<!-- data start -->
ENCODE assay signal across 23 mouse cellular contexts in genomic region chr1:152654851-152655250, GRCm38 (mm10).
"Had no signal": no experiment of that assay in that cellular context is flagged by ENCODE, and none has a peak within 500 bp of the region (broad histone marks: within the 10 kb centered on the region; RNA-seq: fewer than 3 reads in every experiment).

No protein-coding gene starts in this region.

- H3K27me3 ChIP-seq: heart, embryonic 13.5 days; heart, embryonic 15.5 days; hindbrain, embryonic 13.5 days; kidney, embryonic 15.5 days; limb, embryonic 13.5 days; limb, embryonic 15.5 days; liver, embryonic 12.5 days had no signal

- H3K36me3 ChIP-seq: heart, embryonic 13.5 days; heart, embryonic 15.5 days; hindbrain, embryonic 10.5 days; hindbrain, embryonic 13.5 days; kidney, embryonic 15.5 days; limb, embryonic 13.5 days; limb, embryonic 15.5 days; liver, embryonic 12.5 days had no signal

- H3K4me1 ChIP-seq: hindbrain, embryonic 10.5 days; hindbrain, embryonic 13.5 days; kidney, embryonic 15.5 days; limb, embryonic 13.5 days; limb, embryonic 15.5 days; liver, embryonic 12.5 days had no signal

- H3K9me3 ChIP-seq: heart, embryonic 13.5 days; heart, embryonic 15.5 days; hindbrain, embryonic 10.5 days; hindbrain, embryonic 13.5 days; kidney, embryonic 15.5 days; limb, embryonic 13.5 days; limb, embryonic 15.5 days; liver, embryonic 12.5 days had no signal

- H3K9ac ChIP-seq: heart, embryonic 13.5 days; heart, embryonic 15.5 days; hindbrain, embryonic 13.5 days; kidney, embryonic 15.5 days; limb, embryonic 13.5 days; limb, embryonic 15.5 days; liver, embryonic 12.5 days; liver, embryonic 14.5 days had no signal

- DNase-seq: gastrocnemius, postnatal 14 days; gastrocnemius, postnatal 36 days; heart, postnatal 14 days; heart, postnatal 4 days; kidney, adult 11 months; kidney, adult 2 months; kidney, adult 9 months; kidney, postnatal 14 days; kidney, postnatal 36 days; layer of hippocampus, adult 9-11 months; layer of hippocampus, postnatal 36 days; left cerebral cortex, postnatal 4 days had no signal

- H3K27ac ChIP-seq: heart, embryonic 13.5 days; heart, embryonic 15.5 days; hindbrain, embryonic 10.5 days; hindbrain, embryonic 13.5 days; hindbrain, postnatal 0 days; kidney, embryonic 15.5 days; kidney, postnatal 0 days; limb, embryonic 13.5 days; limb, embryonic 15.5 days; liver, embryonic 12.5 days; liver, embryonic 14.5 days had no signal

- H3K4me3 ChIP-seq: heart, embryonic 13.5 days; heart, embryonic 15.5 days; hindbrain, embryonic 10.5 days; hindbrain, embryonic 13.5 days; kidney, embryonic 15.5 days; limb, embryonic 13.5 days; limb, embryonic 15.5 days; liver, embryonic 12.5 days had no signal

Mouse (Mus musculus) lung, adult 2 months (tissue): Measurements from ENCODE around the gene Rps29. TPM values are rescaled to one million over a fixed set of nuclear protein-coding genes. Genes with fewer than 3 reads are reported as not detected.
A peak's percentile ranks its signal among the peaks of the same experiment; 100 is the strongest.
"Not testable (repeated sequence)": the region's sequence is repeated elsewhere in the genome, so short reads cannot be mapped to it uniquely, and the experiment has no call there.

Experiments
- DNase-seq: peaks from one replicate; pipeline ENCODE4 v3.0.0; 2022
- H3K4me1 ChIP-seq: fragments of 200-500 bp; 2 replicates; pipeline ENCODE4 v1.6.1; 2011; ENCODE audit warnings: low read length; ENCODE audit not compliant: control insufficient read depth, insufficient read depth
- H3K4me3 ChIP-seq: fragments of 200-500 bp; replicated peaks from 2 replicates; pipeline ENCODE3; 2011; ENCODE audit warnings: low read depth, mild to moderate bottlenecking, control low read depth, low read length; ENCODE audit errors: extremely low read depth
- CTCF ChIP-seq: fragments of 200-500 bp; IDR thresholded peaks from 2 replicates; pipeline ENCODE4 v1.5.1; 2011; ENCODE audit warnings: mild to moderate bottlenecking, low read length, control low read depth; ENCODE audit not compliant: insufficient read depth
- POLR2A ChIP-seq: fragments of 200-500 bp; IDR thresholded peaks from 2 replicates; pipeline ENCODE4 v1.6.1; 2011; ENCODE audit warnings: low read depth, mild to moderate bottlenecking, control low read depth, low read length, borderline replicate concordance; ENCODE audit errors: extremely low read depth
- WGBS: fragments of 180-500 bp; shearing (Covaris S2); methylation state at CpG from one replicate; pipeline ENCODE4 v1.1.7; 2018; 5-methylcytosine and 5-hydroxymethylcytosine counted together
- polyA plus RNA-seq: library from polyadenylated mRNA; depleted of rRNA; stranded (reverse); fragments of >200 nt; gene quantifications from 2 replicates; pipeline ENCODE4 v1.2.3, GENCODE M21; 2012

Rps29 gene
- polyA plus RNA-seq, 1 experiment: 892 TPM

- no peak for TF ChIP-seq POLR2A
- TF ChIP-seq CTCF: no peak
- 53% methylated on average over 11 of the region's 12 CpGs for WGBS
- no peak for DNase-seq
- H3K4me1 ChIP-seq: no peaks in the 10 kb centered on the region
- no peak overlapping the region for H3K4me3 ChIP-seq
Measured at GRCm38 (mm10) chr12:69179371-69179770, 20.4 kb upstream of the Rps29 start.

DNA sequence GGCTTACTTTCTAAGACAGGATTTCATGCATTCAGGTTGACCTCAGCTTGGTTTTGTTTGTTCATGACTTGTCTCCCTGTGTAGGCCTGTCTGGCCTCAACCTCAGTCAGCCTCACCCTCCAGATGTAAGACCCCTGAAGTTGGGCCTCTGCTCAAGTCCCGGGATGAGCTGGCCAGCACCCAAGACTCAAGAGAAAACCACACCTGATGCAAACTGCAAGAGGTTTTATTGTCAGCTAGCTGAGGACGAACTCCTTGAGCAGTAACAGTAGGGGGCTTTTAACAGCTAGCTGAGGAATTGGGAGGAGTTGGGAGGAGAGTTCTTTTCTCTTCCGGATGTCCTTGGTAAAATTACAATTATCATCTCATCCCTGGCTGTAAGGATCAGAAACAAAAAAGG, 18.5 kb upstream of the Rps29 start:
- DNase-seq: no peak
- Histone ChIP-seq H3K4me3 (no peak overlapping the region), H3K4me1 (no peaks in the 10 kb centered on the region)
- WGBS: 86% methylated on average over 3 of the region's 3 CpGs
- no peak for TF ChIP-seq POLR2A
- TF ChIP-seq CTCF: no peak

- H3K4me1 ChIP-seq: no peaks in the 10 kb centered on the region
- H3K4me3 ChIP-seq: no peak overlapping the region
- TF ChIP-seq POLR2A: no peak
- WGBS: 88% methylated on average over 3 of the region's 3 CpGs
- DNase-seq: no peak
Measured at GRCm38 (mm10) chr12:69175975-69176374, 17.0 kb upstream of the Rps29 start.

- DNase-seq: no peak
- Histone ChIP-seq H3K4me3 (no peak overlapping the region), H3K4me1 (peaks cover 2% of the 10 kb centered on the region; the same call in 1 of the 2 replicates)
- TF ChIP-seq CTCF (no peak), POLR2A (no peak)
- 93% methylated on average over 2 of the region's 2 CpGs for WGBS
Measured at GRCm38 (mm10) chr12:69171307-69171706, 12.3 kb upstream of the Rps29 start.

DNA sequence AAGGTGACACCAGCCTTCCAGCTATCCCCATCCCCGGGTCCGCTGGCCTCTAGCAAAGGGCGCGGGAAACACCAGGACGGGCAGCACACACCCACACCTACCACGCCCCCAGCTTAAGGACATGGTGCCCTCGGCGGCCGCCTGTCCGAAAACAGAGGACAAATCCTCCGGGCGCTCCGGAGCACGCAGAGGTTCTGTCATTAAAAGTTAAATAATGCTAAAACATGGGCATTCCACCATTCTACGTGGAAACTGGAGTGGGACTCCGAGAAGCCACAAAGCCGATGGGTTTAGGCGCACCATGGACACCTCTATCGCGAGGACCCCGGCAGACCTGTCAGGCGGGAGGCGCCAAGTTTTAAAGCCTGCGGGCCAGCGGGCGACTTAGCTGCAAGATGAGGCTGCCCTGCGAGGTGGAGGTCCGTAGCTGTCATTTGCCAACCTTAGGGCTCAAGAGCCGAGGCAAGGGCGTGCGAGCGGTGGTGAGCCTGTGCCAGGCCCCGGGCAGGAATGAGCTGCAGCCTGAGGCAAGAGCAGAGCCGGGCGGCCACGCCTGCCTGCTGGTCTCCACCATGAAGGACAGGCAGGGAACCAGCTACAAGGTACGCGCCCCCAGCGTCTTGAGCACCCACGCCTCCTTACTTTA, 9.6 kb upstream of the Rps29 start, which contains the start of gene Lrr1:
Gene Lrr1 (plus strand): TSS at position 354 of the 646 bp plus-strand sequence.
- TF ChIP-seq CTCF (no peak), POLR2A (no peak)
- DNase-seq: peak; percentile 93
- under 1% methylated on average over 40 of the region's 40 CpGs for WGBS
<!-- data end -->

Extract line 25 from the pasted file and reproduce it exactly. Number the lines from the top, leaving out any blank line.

- no peak for TF ChIP-seq POLR2A